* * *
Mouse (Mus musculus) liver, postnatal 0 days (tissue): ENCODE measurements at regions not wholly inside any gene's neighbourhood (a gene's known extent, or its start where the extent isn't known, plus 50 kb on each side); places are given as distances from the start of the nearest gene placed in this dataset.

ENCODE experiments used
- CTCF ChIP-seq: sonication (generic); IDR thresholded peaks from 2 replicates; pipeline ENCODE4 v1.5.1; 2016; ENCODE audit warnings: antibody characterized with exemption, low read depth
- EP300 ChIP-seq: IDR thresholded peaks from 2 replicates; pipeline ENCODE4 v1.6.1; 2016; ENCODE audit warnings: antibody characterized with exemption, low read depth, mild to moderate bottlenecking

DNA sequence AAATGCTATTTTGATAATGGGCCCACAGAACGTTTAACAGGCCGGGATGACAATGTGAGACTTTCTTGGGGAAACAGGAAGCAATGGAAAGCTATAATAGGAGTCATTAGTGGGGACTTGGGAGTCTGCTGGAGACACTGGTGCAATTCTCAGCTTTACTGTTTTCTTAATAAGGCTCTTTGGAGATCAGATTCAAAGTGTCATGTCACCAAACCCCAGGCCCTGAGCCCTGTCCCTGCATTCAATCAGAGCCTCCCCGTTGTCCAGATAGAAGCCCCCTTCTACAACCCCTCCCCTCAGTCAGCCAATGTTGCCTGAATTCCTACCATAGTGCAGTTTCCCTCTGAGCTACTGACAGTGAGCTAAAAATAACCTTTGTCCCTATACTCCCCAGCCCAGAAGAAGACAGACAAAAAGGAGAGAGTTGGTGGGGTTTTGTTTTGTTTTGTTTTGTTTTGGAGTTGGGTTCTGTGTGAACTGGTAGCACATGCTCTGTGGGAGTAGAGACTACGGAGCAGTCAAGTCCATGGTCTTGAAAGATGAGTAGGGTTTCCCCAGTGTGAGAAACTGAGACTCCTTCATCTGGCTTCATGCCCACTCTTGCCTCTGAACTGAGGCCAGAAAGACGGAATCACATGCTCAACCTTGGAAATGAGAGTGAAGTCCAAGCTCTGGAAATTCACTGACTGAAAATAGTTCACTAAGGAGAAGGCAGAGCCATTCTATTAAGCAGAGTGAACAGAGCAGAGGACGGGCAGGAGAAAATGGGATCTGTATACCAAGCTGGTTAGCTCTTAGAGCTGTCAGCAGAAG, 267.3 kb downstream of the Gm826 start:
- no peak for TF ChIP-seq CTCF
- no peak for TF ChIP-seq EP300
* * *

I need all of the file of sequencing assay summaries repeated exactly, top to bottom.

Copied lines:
Mouse (Mus musculus) liver, postnatal 0 days (tissue): ENCODE measurements at regions not wholly inside any gene's neighbourhood (a gene's known extent, or its start where the extent isn't known, plus 50 kb on each side); places are given as distances from the start of the nearest gene placed in this dataset.

ENCODE experiments used
- CTCF ChIP-seq: sonication (generic); IDR thresholded peaks from 2 replicates; pipeline ENCODE4 v1.5.1; 2016; ENCODE audit warnings: antibody characterized with exemption, low read depth
- EP300 ChIP-seq: IDR thresholded peaks from 2 replicates; pipeline ENCODE4 v1.6.1; 2016; ENCODE audit warnings: antibody characterized with exemption, low read depth, mild to moderate bottlenecking

DNA sequence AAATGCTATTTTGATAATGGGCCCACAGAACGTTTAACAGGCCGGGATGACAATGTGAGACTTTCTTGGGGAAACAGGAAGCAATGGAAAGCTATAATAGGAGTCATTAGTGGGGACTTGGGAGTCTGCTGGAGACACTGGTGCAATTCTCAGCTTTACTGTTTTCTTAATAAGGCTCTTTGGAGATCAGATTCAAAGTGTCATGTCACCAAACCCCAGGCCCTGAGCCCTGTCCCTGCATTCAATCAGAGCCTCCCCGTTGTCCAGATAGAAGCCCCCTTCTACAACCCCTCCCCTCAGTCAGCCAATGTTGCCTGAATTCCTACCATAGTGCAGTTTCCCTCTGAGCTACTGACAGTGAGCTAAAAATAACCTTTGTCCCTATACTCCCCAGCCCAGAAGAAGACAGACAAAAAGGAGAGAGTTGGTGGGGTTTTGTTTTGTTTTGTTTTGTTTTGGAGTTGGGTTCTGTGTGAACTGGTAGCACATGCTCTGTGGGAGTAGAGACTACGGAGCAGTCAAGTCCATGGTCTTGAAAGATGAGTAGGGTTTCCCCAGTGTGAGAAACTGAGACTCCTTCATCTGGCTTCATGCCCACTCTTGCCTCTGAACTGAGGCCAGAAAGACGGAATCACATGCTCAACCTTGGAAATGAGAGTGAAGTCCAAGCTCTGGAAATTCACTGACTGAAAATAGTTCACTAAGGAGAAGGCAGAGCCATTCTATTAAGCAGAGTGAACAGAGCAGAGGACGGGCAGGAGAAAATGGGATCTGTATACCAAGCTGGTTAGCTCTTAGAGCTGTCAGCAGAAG, 267.3 kb downstream of the Gm826 start:
- no peak for TF ChIP-seq CTCF
- no peak for TF ChIP-seq EP300